Search Images Maps Play YouTube News Gmail Drive More »
Sign in
Screen reader users: click this link for accessible mode. Accessible mode has the same essential features but works better with your reader.


  1. Advanced Patent Search
Publication numberUS3937144 A
Publication typeGrant
Application numberUS 05/268,346
Publication dateFeb 10, 1976
Filing dateJul 3, 1972
Priority dateJul 3, 1972
Publication number05268346, 268346, US 3937144 A, US 3937144A, US-A-3937144, US3937144 A, US3937144A
InventorsPeter Daniels
Original AssigneeThe United States Of America As Represented By The Secretary Of The Navy
Export CitationBiBTeX, EndNote, RefMan
External Links: USPTO, USPTO Assignment, Espacenet
Internal stabilizing device for air and water missiles
US 3937144 A
An apparatus and method for reducing the launch disturbance of a weapon se on a supersonic aircraft is disclosed. The apparatus comprises a flywheel rotatably mounted within the store. The flywheel is pre-spun before launch using internal rockets or ram air. The spining flywheel produces a gyroscopic effect which appreciably reduces launch disturbance and therefore increases accuracy.
Previous page
Next page
What is claimed is:
1. A nonself-propelling finless bomb adapted to be carried on and launched from aircraft at supersonic speeds comprising:
a casing having suspension means thereon for mounting the bomb on the aircraft;
an explosive warhead disposed within said casing;
a flywheel fixed to a shaft mounted for rotation within said casing on the longitudinal axis thereof; and
means for imparting rotation to said flywheel prior to launch whereby the angular momentum of the bomb is substantially increased, and its maximum angle of attack due to an angular rate correspondingly reduced, to minimize launch disturbances when the bomb separates from the aircraft.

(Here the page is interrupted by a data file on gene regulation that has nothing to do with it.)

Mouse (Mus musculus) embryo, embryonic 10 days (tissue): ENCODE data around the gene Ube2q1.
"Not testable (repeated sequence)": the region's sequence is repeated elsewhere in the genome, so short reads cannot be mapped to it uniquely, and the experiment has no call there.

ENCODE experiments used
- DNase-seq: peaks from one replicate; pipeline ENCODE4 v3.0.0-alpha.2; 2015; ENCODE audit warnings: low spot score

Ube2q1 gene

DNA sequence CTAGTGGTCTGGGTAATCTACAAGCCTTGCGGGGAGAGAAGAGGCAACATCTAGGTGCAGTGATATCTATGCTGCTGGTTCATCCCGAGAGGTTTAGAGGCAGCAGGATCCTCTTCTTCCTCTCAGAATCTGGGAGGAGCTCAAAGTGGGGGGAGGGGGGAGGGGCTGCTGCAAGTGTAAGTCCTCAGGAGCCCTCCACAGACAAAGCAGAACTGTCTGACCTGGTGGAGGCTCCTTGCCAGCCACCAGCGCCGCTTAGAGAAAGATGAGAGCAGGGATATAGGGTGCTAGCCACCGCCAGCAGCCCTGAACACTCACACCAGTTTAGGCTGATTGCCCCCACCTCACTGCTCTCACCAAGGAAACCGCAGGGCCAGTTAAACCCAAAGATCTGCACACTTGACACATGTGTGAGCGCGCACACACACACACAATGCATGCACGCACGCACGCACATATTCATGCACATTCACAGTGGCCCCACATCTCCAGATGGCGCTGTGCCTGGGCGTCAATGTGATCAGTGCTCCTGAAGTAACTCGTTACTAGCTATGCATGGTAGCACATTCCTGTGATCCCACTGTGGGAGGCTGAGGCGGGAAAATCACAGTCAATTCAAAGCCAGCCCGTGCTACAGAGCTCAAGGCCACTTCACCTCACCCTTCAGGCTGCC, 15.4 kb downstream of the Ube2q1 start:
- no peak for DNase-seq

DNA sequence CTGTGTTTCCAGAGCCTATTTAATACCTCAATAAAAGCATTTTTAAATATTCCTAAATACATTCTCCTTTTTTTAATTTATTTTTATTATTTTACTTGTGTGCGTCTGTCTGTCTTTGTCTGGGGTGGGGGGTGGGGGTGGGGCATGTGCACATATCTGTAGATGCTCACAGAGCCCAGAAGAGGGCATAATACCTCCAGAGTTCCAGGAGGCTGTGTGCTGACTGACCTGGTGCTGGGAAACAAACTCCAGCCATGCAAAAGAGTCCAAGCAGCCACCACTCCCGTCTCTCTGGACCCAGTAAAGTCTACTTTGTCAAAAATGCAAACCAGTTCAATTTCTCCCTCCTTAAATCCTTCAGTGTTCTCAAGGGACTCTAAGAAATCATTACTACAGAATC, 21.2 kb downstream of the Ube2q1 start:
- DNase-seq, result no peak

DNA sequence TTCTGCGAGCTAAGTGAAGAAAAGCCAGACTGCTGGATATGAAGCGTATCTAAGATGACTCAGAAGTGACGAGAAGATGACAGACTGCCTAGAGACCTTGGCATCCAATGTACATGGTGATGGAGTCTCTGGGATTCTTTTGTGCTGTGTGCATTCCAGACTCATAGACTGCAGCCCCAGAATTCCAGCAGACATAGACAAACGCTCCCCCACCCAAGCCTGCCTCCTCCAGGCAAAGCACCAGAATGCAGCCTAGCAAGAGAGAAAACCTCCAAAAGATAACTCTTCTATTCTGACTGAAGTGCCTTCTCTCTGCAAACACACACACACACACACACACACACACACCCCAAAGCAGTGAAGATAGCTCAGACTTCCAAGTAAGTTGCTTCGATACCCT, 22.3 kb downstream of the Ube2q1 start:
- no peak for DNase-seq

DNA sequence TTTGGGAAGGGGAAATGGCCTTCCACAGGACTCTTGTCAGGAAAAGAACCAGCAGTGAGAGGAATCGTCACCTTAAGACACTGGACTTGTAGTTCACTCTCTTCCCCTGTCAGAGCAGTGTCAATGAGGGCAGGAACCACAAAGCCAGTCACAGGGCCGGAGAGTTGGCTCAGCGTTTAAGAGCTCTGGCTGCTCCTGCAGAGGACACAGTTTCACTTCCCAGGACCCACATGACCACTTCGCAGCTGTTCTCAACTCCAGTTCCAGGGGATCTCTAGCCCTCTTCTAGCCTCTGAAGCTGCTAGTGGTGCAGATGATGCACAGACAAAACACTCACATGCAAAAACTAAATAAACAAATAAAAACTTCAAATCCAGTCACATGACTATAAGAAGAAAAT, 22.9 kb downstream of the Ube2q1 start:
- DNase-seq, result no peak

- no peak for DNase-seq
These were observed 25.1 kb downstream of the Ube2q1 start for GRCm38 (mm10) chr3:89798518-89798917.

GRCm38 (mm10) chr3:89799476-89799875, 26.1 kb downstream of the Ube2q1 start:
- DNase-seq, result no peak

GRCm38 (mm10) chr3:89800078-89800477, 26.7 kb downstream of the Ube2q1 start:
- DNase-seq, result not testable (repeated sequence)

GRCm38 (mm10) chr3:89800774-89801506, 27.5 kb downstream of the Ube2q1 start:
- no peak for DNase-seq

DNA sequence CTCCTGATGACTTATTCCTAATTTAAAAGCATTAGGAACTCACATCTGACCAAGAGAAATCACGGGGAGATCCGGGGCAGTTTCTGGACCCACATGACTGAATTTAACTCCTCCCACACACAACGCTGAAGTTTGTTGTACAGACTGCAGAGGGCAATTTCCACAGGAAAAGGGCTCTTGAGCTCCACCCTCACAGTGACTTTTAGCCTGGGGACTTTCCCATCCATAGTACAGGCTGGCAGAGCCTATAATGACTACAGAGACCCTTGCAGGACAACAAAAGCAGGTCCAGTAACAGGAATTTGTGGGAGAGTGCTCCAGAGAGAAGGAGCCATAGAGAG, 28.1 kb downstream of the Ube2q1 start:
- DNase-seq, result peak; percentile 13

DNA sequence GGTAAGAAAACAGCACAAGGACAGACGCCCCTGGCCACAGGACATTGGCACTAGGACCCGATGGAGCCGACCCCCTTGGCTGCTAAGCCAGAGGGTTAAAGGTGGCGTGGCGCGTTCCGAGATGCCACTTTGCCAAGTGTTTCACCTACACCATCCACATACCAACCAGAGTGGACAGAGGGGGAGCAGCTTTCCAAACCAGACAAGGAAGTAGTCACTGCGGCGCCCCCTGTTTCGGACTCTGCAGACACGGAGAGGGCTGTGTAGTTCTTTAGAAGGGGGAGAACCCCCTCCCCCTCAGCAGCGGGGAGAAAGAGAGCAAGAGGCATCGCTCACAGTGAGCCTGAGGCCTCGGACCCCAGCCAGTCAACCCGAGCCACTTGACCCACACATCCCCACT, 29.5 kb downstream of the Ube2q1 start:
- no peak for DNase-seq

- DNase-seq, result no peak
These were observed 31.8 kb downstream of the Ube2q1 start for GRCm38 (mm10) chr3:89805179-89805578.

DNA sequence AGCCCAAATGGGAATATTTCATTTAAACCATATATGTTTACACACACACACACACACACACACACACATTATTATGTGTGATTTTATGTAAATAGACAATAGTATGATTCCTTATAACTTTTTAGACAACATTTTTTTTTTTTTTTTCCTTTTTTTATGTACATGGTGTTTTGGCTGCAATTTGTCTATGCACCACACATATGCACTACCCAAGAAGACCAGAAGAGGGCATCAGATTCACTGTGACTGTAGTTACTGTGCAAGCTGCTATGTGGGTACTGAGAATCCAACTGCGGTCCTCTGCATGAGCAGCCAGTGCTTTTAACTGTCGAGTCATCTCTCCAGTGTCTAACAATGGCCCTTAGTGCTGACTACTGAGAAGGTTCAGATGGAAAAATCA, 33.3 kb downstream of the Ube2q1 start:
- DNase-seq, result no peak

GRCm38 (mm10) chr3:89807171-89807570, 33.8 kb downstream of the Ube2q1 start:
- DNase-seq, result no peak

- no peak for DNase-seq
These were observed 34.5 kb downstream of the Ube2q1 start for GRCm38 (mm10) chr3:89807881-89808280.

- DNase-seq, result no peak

Aircraft store separation is a serious consideration for both weapon and aircraft designers. The weapon designer wants to avoid the large release disturbance, since it affects the weapon's accuracy; the aircraft designer wants to avoid the large release disturbance, since it is dangerous to the pilot and can result in damage to the aircraft. Various methods of improving weapon separation characteristics have been employed but none have been entirely satisfactory. The present systems are rather erratic in their separation characteristics due to variation in store configurations.

In retrospect, it is quite unlikely that a store separation problem existed when aircraft flew at 250 knots and dropped 2000 lb. bombs. Due to the inertia loads being much greater than the aerodynamic loads, the bombs were aerodynamically inert at release. However, as aircraft speed increased, the resultant aerodynamic loads increased with velocity squared and store separation became a problem. Weapon accuracy was reduced and aircraft damage sustained.

Aircraft can now carry high density, externally stored weapons supersonically. This invention would allow such weapons to be launched at supersonic speeds by minimizing the release disturbances that are encountered and thereby increasing weapon accuracy and eliminating the danger of damage to the aircraft.